US Supreme Court hears arguments in major climate change case News
nikolabelopitov / Pixabay
US Supreme Court hears arguments in major climate change case

The US Supreme Court heard oral arguments Monday in West Virginia v. Environmental Protection Agency, a major test of the agency’s authority to regulate greenhouse gas emissions.

The court had been asked to rule on 42 USC § 7411(d), an ancillary provision of the Clean Air Act, to decide how much rule-making power the EPA has to curb greenhouse gas emissions. But much of Monday’s two-hour discussion focused on whether the Supreme Court has jurisdiction to decide the case and whether the lower court’s decision violates the “major questions” doctrine—the idea that some issues are of such great importance that courts must assume Congress did not intend to delegate authority to agencies unless the statute is explicit.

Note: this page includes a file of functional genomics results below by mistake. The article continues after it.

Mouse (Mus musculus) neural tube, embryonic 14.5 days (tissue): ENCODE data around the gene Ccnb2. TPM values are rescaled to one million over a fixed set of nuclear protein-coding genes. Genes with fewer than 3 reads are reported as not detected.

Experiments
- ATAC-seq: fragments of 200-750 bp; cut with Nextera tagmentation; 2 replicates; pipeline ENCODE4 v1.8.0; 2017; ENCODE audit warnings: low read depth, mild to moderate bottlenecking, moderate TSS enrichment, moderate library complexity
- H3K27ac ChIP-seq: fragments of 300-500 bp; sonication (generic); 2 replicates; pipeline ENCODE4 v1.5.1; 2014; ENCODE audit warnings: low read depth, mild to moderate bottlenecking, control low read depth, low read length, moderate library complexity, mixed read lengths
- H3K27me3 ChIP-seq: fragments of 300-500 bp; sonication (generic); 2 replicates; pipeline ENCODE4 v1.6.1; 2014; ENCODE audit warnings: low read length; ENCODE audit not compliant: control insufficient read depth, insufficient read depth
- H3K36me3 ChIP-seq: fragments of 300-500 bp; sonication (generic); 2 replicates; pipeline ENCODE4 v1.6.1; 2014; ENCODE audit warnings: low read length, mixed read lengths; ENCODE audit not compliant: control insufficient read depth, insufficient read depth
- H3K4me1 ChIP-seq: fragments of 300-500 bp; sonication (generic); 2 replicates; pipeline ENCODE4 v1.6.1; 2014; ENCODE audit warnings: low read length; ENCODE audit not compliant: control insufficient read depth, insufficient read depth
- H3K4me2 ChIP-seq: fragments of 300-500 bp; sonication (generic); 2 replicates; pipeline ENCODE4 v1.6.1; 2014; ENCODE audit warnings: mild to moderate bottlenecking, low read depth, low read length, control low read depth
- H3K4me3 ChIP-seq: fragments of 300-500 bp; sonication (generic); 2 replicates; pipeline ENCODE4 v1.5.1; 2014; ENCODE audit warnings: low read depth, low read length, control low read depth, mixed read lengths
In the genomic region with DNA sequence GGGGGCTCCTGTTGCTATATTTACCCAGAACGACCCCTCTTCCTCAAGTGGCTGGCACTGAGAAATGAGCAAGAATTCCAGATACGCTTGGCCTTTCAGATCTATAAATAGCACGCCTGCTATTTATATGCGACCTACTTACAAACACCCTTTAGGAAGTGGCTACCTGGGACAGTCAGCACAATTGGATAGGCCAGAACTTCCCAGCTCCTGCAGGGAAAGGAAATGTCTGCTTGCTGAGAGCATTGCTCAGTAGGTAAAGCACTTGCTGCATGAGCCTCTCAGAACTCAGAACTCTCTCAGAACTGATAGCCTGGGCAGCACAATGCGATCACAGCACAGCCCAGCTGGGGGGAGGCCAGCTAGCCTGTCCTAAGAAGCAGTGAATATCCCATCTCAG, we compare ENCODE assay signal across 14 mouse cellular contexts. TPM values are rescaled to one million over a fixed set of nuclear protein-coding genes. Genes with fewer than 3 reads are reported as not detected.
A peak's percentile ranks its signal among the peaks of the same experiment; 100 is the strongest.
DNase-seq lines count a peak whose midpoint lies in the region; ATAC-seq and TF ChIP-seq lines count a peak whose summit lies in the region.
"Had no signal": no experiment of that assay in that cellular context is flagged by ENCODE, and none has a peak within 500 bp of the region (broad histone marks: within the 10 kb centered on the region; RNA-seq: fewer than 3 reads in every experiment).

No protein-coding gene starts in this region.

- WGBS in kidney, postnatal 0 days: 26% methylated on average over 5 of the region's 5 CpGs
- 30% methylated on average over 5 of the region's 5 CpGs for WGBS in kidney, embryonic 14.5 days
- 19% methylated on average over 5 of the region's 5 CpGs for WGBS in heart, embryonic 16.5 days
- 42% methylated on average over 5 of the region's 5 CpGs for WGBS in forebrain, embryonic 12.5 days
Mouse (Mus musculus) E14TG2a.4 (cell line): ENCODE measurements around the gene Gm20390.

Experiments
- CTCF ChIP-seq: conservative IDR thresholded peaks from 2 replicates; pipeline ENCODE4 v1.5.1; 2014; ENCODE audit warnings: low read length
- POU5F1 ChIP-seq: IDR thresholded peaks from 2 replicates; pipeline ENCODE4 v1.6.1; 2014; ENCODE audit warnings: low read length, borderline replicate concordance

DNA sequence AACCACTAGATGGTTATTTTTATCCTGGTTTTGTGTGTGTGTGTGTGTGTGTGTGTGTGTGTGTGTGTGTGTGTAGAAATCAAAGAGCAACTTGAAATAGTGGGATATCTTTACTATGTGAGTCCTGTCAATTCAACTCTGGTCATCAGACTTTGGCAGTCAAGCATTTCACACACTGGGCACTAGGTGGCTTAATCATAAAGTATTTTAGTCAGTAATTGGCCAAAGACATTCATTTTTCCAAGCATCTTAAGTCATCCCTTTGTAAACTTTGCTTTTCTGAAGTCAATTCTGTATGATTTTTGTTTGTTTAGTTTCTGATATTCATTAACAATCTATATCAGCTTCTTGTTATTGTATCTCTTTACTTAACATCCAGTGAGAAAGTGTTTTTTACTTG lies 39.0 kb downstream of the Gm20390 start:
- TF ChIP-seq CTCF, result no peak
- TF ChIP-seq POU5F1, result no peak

In 2015 the Obama administration’s EPA adopted the Clean Power Plan (CPP), which was blocked by the Supreme Court. During the Trump administration, the EPA repealed the CPP, replacing it with the Affordable Clean Energy (ACE) Rule and sparking a new round of litigation. Last year the US Court of Appeals for the District of Columbia Circuit vacated the repeal of the CPP, vacated the ACE Rule, and sent the issue back to the EPA. The Supreme Court agreed to take up the case, while the Biden administration has announced plans to draft its own set of new regulations.

Monday’s argument focused on whether the Supreme Court has jurisdiction over the case since the DC Circuit Court’s decision is on hold while the Biden administration drafts a new rule. The states and coal companies argued that the court should proceed with a decision on the case. They also argued that the DC Circuit Court violated the “major questions” doctrine by interpreting section 7411 as giving the EPA greater regulatory power.

Monday’s arguments came the same day as the release of a major UN climate change report predicting disastrous consequences if immediate action is not taken to stop human-caused global warming. A decision in this case is expected by the end of June.